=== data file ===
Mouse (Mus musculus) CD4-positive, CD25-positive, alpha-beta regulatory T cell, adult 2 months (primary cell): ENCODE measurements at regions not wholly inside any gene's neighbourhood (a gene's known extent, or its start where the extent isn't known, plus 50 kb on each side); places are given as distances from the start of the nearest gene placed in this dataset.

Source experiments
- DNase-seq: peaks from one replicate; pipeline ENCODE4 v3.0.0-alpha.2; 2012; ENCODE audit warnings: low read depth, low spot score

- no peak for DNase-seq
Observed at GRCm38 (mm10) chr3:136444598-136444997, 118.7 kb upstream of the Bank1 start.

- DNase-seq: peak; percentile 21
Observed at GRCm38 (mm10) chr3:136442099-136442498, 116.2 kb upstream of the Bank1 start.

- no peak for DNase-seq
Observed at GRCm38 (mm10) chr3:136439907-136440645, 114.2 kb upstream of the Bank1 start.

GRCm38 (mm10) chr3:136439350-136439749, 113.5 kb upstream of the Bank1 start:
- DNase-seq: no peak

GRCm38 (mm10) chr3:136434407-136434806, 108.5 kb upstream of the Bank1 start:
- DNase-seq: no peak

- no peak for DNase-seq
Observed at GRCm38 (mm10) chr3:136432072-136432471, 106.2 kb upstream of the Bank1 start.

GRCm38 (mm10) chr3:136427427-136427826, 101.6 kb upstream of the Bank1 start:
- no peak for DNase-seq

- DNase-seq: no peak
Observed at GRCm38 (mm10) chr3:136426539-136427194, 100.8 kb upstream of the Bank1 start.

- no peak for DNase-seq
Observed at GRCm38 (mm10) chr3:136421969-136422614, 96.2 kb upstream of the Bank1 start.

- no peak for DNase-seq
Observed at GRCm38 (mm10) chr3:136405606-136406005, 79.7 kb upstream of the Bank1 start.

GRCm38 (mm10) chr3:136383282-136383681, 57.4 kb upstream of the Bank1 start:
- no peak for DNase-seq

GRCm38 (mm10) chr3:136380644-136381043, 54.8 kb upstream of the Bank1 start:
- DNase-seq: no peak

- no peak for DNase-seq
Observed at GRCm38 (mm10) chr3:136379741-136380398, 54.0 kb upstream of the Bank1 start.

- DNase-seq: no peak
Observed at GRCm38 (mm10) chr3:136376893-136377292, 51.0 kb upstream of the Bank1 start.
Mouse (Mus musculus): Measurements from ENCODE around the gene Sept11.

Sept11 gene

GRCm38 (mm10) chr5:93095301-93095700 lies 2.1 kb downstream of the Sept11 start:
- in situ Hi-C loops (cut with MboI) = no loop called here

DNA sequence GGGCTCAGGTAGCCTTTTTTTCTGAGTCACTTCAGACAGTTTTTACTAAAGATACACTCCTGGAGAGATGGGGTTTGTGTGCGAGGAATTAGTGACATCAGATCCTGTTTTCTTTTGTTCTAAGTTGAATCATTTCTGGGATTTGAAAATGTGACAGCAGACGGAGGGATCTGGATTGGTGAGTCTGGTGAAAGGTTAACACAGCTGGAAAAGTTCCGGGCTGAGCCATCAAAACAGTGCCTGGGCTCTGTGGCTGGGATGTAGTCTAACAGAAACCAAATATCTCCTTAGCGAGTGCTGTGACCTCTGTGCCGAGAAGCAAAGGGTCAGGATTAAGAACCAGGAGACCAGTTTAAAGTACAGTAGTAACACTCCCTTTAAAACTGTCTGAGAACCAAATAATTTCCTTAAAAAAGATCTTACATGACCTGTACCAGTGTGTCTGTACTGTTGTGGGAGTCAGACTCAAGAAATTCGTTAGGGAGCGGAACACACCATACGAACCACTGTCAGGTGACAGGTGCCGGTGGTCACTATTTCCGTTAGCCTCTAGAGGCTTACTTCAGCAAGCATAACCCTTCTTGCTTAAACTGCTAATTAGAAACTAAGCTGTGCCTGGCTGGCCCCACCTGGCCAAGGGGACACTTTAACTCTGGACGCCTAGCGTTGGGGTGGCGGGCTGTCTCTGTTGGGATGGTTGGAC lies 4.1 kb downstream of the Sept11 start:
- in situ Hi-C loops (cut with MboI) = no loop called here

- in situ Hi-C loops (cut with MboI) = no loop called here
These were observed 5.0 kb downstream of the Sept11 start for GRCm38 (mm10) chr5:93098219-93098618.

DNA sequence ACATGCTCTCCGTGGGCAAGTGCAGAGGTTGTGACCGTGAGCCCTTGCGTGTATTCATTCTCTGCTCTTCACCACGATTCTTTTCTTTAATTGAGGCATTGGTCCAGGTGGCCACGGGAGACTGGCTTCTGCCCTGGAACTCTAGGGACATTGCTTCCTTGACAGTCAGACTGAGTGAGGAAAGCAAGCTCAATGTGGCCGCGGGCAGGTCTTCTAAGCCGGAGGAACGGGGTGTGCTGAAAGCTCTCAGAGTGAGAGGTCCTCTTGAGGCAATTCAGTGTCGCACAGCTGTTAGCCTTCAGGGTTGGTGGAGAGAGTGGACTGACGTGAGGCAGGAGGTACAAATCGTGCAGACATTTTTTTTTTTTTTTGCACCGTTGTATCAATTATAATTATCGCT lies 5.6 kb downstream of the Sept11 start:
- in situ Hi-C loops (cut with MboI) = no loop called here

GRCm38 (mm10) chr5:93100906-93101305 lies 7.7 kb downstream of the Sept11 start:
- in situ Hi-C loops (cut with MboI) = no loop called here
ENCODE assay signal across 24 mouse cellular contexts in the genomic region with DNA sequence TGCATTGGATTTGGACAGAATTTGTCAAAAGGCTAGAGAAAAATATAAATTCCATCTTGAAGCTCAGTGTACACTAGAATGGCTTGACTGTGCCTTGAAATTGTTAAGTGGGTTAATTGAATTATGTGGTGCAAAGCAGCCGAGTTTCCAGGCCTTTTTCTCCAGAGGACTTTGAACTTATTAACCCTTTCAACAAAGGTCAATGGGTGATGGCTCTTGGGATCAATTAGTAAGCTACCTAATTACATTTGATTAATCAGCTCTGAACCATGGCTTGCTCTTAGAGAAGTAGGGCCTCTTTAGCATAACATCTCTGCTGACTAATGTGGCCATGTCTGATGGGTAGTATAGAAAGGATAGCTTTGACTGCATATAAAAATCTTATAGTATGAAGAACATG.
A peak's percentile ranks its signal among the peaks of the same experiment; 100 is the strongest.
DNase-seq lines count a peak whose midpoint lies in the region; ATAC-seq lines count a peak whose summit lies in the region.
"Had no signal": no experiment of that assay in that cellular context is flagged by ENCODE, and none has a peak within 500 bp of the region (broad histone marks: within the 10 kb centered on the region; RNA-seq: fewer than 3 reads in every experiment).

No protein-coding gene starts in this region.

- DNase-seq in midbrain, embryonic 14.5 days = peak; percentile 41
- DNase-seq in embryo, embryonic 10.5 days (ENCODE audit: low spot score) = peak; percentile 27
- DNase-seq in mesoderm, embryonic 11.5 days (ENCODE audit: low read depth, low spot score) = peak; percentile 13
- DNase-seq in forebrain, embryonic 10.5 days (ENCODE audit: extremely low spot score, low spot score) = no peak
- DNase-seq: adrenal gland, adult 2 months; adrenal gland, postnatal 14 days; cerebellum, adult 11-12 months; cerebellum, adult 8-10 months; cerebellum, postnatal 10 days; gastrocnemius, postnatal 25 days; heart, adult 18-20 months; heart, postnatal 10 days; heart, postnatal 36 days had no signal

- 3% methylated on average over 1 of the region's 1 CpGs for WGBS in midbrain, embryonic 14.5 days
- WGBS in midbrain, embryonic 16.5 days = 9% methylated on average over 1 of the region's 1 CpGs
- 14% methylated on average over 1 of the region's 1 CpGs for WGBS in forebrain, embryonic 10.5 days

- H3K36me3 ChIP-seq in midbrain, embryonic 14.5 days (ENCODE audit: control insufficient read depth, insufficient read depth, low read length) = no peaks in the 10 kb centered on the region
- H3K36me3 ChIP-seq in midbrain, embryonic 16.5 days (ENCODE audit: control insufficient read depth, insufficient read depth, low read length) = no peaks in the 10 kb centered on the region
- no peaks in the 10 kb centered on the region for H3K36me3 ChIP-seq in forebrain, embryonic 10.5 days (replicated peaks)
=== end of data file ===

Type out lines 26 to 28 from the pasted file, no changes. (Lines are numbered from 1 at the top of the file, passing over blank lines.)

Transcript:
GRCm38 (mm10) chr3:136380644-136381043, 54.8 kb upstream of the Bank1 start:
- DNase-seq: no peak

- no peak for DNase-seq